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to a controversy can be compelled to do so, as the proof shows, and there is no claim that the defendant has offered to so submit the matter, evidently for the very obvious reason that she is now in possession of the property, and there is no need of submitting the matter in controversy for determination if she can hold and enjoy the property thus wrongfully taken from the petitioner without being amenable to judicial proceedings. I am, however, of the opinion that the defendant is not beyond the reach of our state courts, and that the petitioner may resort thereto for the enforcement of her right to the possession of these premises against the defendant. Section 5 of the Indian law provides as follows:

"Any demand or right of action, jurisdiction of which is not conferred upon a peacemakers' court, may be prosecuted and enforced in any court of the state, the same as if all the parties thereto were citizens."

As regards certain Indian reservations having courts of their own, provision is made in the Indian law of our state for the enforcement of the determinations of such Indian courts by appropriate proceedings in our state courts (section 53), as was done in the case of Jimeson v. Pierce, above referred to. Such courts have long been maintained by the Seneca Nation of Indians, and are recognized in our Indian law (article 3, c. 679, p. 1582, Laws 1892), but no such provision is contained therein regarding the Tuscarora Indians. While the record itself contains little, if anything, beyond what has already been stated regarding the status of the Tuscarora Indians, it is evident that they are farther advanced in civilization and their tribal relations less intact than that of the larger reservations. In the report of the committee of the Assembly made in 1889, to which both counsel refer, it is stated that they are more enlightened and better educated than any other reservation in the state. They came originally from North Carolina, and acquired their lands by purchase from the Seneca Nation of Indians and the Holland Land Company. These lands, consisting of about 6,000 acres, have been quite generally allotted among the individual Indians, who have occupied and improved the same. To leave these Indians without adequate means for the protection of their rights, thus permitting the indolent and the evil disposed Indians to wrong the thrifty and the honest with impunity, presents a situation so deplorable and disastrous in its consequences that we ought not to reach that conclusion, if it can be avoided. I realize that, if the deficiency is in the law itself, the remedy is with the lawmaking power, and not the judiciary; but the very purpose of the statute in permitting an Indian to resort to our courts in the first instance, or to enforce a determination of a peacemakers' court, was to afford an adequate remedy by a proper judicial proceeding. This is not a case where the petitioner's right of action contravenes some custom or law of the tribe to which she belongs. The proof shows that this property was being held and enjoyed quite in accordance with the customs and practices recognized by the Indians themselves. The question here presented is whether she may resort to our courts to vindicate such right. In Jimeson v. Pierce, supra, where the right to hold in severalty lands upon the Cattaraugus Indian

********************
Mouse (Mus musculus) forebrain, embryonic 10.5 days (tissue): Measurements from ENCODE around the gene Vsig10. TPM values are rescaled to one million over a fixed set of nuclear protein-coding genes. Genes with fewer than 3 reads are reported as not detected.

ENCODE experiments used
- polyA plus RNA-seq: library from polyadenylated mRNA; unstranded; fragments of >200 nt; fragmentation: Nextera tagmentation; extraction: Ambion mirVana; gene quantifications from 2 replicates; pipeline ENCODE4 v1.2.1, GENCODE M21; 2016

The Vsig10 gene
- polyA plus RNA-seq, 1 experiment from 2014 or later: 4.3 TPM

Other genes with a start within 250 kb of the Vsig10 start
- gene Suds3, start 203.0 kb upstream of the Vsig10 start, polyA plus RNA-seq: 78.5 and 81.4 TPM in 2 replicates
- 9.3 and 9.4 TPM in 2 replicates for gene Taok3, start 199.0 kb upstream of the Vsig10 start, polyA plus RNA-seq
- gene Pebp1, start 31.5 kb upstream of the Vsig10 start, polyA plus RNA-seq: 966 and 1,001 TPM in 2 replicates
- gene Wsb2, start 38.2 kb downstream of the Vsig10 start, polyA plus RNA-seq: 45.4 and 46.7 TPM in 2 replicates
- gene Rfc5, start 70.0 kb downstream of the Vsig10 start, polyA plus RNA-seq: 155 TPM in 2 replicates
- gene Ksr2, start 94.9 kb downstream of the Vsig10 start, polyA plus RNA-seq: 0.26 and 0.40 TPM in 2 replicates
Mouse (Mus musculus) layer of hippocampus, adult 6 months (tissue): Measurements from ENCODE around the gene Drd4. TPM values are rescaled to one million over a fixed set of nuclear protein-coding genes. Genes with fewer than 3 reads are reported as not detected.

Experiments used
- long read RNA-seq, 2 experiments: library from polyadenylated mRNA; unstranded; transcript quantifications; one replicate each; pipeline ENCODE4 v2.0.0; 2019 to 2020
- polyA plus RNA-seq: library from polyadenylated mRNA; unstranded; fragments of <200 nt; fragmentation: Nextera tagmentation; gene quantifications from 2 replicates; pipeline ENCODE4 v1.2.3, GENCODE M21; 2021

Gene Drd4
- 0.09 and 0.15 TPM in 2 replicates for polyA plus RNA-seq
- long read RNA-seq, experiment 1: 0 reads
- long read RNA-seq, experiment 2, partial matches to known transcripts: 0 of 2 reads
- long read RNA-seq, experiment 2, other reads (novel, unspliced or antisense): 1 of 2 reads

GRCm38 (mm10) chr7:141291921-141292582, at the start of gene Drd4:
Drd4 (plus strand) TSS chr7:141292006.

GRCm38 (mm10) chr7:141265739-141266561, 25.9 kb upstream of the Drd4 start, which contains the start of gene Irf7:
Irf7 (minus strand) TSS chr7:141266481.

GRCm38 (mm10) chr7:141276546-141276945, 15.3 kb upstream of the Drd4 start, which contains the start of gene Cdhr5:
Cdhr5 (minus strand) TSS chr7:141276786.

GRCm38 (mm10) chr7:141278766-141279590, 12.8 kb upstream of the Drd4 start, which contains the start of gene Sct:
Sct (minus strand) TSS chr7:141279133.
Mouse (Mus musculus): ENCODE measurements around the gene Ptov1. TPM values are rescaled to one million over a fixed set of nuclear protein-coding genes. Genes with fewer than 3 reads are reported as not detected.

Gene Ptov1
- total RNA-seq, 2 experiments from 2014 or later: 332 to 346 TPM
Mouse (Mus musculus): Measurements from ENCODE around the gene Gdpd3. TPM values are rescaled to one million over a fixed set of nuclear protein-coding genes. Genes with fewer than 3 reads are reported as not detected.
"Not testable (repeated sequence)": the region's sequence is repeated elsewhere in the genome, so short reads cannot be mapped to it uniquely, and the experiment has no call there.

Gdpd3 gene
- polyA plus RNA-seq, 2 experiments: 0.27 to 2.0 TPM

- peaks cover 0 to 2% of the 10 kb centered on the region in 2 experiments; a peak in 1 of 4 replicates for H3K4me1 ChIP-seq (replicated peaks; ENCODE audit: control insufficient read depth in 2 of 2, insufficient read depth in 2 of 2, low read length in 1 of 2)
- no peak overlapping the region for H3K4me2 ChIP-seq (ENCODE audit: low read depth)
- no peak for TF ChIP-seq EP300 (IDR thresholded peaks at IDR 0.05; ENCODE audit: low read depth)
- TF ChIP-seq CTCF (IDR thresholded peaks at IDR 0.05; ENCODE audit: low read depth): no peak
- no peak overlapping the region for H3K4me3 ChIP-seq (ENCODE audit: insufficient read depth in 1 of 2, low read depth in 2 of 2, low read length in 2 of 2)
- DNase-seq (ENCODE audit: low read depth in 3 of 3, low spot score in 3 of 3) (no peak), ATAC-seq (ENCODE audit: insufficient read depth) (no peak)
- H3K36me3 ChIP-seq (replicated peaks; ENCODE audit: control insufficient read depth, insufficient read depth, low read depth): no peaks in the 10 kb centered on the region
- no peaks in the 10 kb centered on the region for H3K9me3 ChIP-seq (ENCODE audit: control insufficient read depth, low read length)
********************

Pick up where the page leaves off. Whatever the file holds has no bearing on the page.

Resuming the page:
and 140 New York State Reporter Reservation was upheld, Mr. Justice Williams, speaking for this court, says: